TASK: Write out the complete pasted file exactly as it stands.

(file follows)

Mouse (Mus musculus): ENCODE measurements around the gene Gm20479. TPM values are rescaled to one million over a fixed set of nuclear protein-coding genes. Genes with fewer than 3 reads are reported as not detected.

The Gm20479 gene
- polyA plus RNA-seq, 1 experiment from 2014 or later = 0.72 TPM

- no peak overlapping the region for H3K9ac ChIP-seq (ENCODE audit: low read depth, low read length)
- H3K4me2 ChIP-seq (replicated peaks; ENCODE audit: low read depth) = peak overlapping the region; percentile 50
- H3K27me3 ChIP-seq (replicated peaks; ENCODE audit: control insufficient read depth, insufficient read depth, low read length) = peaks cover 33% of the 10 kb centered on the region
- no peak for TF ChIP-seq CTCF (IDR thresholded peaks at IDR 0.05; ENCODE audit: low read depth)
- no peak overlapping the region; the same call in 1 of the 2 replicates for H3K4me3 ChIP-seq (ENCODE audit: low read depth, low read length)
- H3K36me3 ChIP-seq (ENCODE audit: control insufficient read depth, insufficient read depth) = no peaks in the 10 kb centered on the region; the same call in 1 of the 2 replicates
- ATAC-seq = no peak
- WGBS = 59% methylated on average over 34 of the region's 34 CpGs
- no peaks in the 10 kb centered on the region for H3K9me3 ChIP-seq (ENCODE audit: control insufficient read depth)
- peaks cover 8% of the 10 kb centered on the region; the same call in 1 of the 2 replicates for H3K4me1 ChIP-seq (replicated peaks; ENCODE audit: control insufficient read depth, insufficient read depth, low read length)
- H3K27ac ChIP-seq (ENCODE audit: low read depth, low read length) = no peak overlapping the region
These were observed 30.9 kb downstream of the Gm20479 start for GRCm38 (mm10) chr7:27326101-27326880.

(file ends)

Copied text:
Mouse (Mus musculus): ENCODE measurements around the gene Gm20479. TPM values are rescaled to one million over a fixed set of nuclear protein-coding genes. Genes with fewer than 3 reads are reported as not detected.

The Gm20479 gene
- polyA plus RNA-seq, 1 experiment from 2014 or later = 0.72 TPM

- no peak overlapping the region for H3K9ac ChIP-seq (ENCODE audit: low read depth, low read length)
- H3K4me2 ChIP-seq (replicated peaks; ENCODE audit: low read depth) = peak overlapping the region; percentile 50
- H3K27me3 ChIP-seq (replicated peaks; ENCODE audit: control insufficient read depth, insufficient read depth, low read length) = peaks cover 33% of the 10 kb centered on the region
- no peak for TF ChIP-seq CTCF (IDR thresholded peaks at IDR 0.05; ENCODE audit: low read depth)
- no peak overlapping the region; the same call in 1 of the 2 replicates for H3K4me3 ChIP-seq (ENCODE audit: low read depth, low read length)
- H3K36me3 ChIP-seq (ENCODE audit: control insufficient read depth, insufficient read depth) = no peaks in the 10 kb centered on the region; the same call in 1 of the 2 replicates
- ATAC-seq = no peak
- WGBS = 59% methylated on average over 34 of the region's 34 CpGs
- no peaks in the 10 kb centered on the region for H3K9me3 ChIP-seq (ENCODE audit: control insufficient read depth)
- peaks cover 8% of the 10 kb centered on the region; the same call in 1 of the 2 replicates for H3K4me1 ChIP-seq (replicated peaks; ENCODE audit: control insufficient read depth, insufficient read depth, low read length)
- H3K27ac ChIP-seq (ENCODE audit: low read depth, low read length) = no peak overlapping the region
These were observed 30.9 kb downstream of the Gm20479 start for GRCm38 (mm10) chr7:27326101-27326880.